SONGSONG, Rota—The island of Rota, which bore the brunt of Typhoon Mangkhut late Monday and was reportedly the strongest typhoon to hit the island since 2002, was in shambles in the wake of the Category 2 typhoon that brought maximum sustained winds of over 100 miles per hour (160.9 kilometers per hour) to the island.
Saipan Tribune, which flew out to the island of Rota yesterday to scope out the damage left by Typhoon Mangkhut, found widespread damage in Rota’s main village of Songsong.
Toppled trees were sprawled across the main roads, power poles and transformers littered the island, and numerous homes were left without roofs or were toppled altogether.
According to resident Benny Lami-ing, his entire kitchen was blown away and his home was flooded. Lami-ing was forced to seek shelter with a neighbor.
The only typhoon that came close to Lami-ing ‘s experience on Rota was Typhoon Pongsona that devastated the island back in 2002.
Lami-ing said there is nothing else he can do but move on and restore his home little by little and hopes he can receive help from the local or federal government.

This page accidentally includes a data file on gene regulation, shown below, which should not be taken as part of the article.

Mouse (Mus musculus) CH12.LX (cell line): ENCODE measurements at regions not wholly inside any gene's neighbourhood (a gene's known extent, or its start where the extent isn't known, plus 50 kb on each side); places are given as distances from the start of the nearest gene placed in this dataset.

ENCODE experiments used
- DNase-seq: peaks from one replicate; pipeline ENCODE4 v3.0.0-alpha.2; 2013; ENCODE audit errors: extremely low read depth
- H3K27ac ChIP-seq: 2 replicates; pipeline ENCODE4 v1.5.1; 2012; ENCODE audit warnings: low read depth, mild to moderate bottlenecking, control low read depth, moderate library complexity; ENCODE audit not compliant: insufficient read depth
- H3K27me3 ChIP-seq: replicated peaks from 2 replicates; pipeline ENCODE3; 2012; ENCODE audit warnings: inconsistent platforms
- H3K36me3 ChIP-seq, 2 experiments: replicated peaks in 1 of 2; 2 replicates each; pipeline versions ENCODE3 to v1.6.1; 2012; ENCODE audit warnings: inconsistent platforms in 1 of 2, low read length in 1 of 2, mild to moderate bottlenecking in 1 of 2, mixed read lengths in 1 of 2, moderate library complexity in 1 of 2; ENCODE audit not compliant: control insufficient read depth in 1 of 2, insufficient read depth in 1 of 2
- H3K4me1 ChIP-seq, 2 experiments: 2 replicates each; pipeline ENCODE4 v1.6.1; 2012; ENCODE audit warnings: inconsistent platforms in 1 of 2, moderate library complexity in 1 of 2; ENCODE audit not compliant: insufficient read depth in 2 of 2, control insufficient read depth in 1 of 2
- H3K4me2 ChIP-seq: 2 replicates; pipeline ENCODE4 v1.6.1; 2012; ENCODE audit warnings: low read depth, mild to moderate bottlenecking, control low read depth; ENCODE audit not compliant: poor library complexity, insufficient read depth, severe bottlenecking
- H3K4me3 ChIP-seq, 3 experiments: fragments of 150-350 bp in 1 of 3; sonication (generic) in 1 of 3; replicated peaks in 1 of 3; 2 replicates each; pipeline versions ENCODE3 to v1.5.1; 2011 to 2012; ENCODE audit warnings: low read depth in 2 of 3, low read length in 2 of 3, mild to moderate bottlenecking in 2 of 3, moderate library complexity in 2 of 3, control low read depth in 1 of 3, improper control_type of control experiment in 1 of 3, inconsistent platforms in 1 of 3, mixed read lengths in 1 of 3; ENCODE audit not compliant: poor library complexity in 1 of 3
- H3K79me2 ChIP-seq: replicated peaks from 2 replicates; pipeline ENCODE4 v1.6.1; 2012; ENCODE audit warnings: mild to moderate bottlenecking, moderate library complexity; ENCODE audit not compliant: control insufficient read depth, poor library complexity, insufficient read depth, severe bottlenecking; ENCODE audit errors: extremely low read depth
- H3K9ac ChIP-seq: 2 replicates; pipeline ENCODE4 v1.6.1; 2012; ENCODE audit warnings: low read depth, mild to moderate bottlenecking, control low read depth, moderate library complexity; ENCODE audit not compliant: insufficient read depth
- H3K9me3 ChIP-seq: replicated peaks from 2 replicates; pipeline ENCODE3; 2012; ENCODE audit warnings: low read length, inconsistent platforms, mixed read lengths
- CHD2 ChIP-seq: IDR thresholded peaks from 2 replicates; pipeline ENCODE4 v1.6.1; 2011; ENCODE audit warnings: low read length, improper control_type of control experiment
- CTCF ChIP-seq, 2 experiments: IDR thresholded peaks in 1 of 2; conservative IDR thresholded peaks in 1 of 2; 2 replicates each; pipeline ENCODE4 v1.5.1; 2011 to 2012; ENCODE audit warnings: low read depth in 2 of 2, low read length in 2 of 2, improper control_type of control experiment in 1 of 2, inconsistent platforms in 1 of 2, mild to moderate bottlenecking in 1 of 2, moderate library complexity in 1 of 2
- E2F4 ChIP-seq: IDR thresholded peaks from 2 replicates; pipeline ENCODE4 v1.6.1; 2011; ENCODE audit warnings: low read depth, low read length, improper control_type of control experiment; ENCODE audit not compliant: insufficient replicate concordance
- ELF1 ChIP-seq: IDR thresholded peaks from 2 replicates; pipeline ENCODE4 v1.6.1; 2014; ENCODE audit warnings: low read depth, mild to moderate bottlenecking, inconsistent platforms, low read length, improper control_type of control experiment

Lami-ing was only one of the hundreds of Rota residents who lost their homes to Typhoon Mangkhut.
Over 40 individuals who completely lost their homes are currently seeking shelter at the Rota Office on Aging and are not sure where they will go if they can no longer seek shelter there.
As of yesterday, the U.S. government has already declared a state of disaster emergency in the CNMI and reinforcements have been deployed.
Power was down in several parts of the island and water was not immediately available.
The forecasted point of impact was Guam and Rota but it is ow being reported that the eye of Typhoon Mangkhut’ went over Rota directly.
According to Rota Mayor’s Office press secretary Ivan Mereb, Gov. Ralph DLG Torres, who flew to the island yesterday aboard one of two military Osprey helicopters, met with military and Federal Emergency Management Agency officials to discuss the assessment and recovery phase that Rota will soon undergo.
Mangkhut was projected to intensify into a Category 4 typhoon as it approached the Marianas. A Category 4 typhoon has maximum sustained winds of 130–156 mph (209–251 kmh).
In comparison, according to a Wikipedia entry, the Joint Typhoon Warning Center assessed Typhoon Soudelor, which hit Saipan in August 2015, as a Category 5-equivalent super typhoon, with one-minute sustained winds of 180 mph (285 kmh).